Giulietta Grover found the perfect February getaway in Southeast Asia.
It was my husband who mooted the idea of a trip to Cambodia and Vietnam. We have travelled fairly extensively in Asia but have never been to countries so blighted by war. I have to put my hand up and admit that whilst I enjoy exploring I also like my luxury ensuite bathroom, comfort, cleanliness etc.
Cambodia and Vietnam don’t sound terribly sanitary, but we explored our options and, with the help of a good travel agent, settled on an interesting and varied itinerary which managed to encompass my desire for western standards in food and accommodation and my husband’s to explore and have new experiences.
February is always a good time to leave the UK, so we duly left late February, treating ourselves for the first time to business class seats guaranteeing a comfortable ride. Flying to Cambodia takes time: a six-hour flight to Dubai, change, another flight to Bangkok, change and then on to Siem Reap in Cambodia. We arrived tired and dishevelled, but grateful for the accoutrements business class offers and ready to experience Cambodia.
We went straight into a whirlwind tour of the Angkor Temples – astonishing edifices from the 12th Century. We were due to board our boat the next day for a river cruise down the Mekong River, cruising through Cambodia and ending up in Ho Chi Minh (Saigon) in Vietnam, so, sadly, had little to time to explore these amazing constructions.
The temple complex is remarkable – massive and consisting of several sites. As in Egypt, with the pyramids, you marvel at the technology they didn’t have and their ability to build massive structures that still stand today. Erected from the 12th Century during the Khmer Empire, they reflect two religious influences: Buddhism and Hinduism.
Our whirlwind tour wasn’t enough! To view the two other most important temples, Ta Prohm and Preah Khan, we could, the guide gravely informed us, leave the hotel at 6am the next day and beat the crowds and the heat. What the hell – we were there, why not? This proved to be an excellent decision. They were better than the main man, particularly Ta Prohm, which is famous for the massive trees that have overgrown and encroached on the temple buildings.
Mekong River cruise
We boarded our river cruise that afternoon – a comfortable and pleasant way to traverse the country. The poverty there is appalling, with small children often minding smaller children, with few clothes, no shoes, but always beguiling smiles.
The number of passengers was small (twenty) and cosmopolitan – Australians, Americans, Swedes, Brits – which made for a very friendly and non-cliquey atmosphere. The poverty around is sometimes difficult to reconcile with this holiday atmosphere, but tourism is an important source of much needed income in a country with little agriculture and riddled with corruption. Poverty is endemic, with many earning $3 a day, less than we pay for a cup of coffee.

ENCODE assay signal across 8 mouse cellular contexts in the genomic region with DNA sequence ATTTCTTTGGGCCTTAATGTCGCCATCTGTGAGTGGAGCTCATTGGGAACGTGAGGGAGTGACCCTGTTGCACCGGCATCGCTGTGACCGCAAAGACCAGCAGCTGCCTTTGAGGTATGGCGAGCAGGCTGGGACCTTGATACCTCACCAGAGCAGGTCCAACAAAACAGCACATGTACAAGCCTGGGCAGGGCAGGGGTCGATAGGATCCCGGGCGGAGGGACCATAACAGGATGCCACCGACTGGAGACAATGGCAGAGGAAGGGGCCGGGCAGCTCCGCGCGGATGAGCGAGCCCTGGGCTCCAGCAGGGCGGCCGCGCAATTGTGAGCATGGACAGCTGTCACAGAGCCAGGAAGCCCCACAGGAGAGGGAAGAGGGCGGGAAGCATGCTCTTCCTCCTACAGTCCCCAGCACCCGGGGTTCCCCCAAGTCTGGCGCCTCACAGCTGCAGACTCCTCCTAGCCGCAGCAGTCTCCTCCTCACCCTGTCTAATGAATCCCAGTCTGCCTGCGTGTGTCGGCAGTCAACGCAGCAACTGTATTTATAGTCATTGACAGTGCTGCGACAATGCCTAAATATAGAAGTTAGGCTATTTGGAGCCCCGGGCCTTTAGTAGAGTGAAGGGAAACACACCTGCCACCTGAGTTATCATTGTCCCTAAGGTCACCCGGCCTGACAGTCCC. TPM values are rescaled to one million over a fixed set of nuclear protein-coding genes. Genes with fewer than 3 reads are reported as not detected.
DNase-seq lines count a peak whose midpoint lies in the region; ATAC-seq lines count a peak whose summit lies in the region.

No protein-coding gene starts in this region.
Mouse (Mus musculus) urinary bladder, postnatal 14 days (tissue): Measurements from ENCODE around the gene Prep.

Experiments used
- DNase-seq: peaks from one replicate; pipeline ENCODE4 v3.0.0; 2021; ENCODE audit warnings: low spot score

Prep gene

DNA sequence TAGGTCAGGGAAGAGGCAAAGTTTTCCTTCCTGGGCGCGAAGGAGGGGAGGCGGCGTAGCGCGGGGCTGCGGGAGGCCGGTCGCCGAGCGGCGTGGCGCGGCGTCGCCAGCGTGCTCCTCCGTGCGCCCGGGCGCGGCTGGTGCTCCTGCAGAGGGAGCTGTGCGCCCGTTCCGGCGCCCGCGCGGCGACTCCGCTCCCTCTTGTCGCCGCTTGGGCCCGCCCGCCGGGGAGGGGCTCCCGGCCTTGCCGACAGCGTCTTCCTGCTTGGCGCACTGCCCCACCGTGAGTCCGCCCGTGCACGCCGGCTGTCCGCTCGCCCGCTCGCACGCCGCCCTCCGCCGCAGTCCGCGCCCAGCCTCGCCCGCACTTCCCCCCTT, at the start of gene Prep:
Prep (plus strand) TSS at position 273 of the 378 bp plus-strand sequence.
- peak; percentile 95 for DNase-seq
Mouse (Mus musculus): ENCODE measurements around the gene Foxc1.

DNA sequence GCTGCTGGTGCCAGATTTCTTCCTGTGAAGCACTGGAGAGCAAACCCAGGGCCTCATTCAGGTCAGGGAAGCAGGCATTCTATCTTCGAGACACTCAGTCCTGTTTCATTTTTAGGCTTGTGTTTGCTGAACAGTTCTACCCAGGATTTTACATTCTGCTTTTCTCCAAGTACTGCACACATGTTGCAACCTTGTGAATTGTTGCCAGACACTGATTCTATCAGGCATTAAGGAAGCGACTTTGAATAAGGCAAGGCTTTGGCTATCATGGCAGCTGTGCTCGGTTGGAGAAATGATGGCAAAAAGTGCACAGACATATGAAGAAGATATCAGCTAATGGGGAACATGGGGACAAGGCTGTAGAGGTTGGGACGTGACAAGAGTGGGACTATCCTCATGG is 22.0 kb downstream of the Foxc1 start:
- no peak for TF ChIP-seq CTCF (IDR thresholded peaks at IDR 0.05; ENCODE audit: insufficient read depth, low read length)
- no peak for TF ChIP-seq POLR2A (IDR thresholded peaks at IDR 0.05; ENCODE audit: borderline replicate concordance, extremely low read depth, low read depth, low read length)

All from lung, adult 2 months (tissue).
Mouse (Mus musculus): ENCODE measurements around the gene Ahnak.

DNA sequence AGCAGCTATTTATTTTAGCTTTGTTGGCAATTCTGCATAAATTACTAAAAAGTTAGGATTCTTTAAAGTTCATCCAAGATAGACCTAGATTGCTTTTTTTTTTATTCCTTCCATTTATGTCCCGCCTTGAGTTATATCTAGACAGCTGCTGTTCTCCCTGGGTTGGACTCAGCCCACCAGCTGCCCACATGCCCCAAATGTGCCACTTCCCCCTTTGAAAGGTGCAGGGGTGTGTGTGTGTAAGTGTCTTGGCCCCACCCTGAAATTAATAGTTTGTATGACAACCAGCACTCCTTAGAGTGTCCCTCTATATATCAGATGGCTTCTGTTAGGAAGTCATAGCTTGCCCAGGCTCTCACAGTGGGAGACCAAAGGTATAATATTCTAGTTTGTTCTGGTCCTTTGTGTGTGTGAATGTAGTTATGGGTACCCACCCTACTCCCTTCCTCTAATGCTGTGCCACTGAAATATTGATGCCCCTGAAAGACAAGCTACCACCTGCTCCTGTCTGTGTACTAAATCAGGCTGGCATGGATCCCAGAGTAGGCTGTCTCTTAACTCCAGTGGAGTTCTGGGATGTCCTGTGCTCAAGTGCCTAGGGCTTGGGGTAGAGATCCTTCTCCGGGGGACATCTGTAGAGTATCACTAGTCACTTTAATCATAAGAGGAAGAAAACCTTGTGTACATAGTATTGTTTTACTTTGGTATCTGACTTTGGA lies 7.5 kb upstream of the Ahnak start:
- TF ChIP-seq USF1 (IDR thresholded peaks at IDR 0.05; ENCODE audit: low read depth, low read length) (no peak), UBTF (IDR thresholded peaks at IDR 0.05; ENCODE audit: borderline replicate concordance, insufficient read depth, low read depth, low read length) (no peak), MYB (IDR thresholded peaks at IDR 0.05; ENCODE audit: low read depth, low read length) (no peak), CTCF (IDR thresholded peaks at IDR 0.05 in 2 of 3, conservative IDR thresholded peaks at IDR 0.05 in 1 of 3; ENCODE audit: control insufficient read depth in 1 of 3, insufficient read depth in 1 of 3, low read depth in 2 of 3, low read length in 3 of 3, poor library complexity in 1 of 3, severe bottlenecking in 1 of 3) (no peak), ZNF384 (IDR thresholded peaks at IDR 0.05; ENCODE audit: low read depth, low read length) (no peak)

An integral part of the cruise were the excursions: Cambodia is chiefly known for its bloody history, with its dictator Pol Pot infamous for his murderous regime in the 1980s. A visit to one of the many Killing Fields with its famous memorial full of skulls and the detention centre was sobering but important. Walking round we were made aware of crunching: the small bones visible under our feet were remnants of the many bodies that were still buried deep down.
It makes one get rather philosophical as the thoughts ‘could we ever be like this?’ and ‘what makes people behave so badly?’ cross your mind constantly. The Genocide museum is also sobering, where people were detained and tortured, victims of a vicious cruel regime that saw treachery and corruption as an everyday part of life.
Ho Chi Minh City
A week later we arrived in Ho Chi Minh, a city with traffic that makes one’s eyes boggle; ten million residents and eight million (so we were told) scooters, which all seemed to be on the road at the same time. There seems to be no conception of giving way – the drivers are adept at weaving round each other, cars, tourists, bikes.
It is a vibrant, colourful city, with its ubiquitous central market teeming with people haggling for bargains. There is a plethora of diverse restaurants and hotels catering for the all-important tourists, varying in price and quality. We had a meal at a local restaurant, full of young people keen for a bargain, and paid £20 for a meal for four with drinks. Rex’s Bar, another of our eateries and overlooking the city, was more pricey but had a distinct open-air restaurant and marvellous views.
I had decided before going to get a dress made and so made a beeline for a tailor that the guide had recommended. This was an easy process and consisted of flicking through a file of photos to select a style, choosing a fabric and being measured. I duly paid $70 and was told to come back tomorrow at 6pm. Easy – and I was delighted with the result.
An hour’s drive from Ho Chi Minh are the Cu Chi Tunnels, a vast complex used during the war to shelter from aerial attacks. These are worth a visit and again a sobering experience. The chance to go underground (“It’s not very far, only to over there,” said the guide) through a tunnel, now made larger to accommodate the Western frame, was one we took up but is not to be recommended – a tortuous, claustrophobic and prolonged experience, only taking a few minutes but seeming much longer, exacerbated by teenagers ahead who squealed and yelped their way through.
We culminated our trip with five nights in Nha Trang, a beach resort on the coast. This was heavenly, our beach villa only a short stroll along golden sands to our breakfast venue enabling us to unwind and relax after the frenetic atmosphere in Ho Chi Minh.
Shame we had to come home to snow!